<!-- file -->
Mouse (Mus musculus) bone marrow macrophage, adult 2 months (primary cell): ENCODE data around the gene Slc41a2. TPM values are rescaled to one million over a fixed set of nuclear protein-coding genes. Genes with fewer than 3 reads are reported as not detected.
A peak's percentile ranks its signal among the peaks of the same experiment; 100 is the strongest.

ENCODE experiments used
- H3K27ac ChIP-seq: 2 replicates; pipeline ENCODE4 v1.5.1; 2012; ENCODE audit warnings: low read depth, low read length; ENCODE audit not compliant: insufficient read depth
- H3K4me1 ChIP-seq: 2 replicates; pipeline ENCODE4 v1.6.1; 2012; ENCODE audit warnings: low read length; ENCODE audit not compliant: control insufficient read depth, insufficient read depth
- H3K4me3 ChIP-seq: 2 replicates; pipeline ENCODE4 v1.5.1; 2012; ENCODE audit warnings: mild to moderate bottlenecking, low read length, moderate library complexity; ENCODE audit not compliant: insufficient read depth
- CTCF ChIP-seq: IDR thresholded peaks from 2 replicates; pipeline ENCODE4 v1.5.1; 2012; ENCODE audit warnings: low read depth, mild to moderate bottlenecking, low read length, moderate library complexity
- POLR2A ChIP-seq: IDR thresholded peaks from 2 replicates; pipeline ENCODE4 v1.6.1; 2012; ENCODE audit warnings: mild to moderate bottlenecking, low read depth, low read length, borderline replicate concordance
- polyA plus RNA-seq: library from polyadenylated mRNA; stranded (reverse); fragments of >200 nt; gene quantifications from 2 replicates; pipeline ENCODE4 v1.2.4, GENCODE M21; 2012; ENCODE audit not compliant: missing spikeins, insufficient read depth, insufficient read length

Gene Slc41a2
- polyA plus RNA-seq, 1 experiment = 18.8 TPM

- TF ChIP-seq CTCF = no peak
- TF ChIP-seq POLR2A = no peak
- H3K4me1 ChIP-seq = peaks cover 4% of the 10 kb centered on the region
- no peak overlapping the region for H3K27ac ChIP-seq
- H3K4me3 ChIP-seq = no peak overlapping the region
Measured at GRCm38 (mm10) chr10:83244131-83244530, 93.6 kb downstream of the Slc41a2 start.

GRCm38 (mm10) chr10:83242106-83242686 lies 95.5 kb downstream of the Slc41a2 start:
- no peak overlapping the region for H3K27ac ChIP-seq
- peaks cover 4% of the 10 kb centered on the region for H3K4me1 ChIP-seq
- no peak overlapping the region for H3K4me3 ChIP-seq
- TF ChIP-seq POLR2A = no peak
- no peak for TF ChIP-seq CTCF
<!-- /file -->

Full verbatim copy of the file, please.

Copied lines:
Mouse (Mus musculus) bone marrow macrophage, adult 2 months (primary cell): ENCODE data around the gene Slc41a2. TPM values are rescaled to one million over a fixed set of nuclear protein-coding genes. Genes with fewer than 3 reads are reported as not detected.
A peak's percentile ranks its signal among the peaks of the same experiment; 100 is the strongest.

ENCODE experiments used
- H3K27ac ChIP-seq: 2 replicates; pipeline ENCODE4 v1.5.1; 2012; ENCODE audit warnings: low read depth, low read length; ENCODE audit not compliant: insufficient read depth
- H3K4me1 ChIP-seq: 2 replicates; pipeline ENCODE4 v1.6.1; 2012; ENCODE audit warnings: low read length; ENCODE audit not compliant: control insufficient read depth, insufficient read depth
- H3K4me3 ChIP-seq: 2 replicates; pipeline ENCODE4 v1.5.1; 2012; ENCODE audit warnings: mild to moderate bottlenecking, low read length, moderate library complexity; ENCODE audit not compliant: insufficient read depth
- CTCF ChIP-seq: IDR thresholded peaks from 2 replicates; pipeline ENCODE4 v1.5.1; 2012; ENCODE audit warnings: low read depth, mild to moderate bottlenecking, low read length, moderate library complexity
- POLR2A ChIP-seq: IDR thresholded peaks from 2 replicates; pipeline ENCODE4 v1.6.1; 2012; ENCODE audit warnings: mild to moderate bottlenecking, low read depth, low read length, borderline replicate concordance
- polyA plus RNA-seq: library from polyadenylated mRNA; stranded (reverse); fragments of >200 nt; gene quantifications from 2 replicates; pipeline ENCODE4 v1.2.4, GENCODE M21; 2012; ENCODE audit not compliant: missing spikeins, insufficient read depth, insufficient read length

Gene Slc41a2
- polyA plus RNA-seq, 1 experiment = 18.8 TPM

- TF ChIP-seq CTCF = no peak
- TF ChIP-seq POLR2A = no peak
- H3K4me1 ChIP-seq = peaks cover 4% of the 10 kb centered on the region
- no peak overlapping the region for H3K27ac ChIP-seq
- H3K4me3 ChIP-seq = no peak overlapping the region
Measured at GRCm38 (mm10) chr10:83244131-83244530, 93.6 kb downstream of the Slc41a2 start.

GRCm38 (mm10) chr10:83242106-83242686 lies 95.5 kb downstream of the Slc41a2 start:
- no peak overlapping the region for H3K27ac ChIP-seq
- peaks cover 4% of the 10 kb centered on the region for H3K4me1 ChIP-seq
- no peak overlapping the region for H3K4me3 ChIP-seq
- TF ChIP-seq POLR2A = no peak
- no peak for TF ChIP-seq CTCF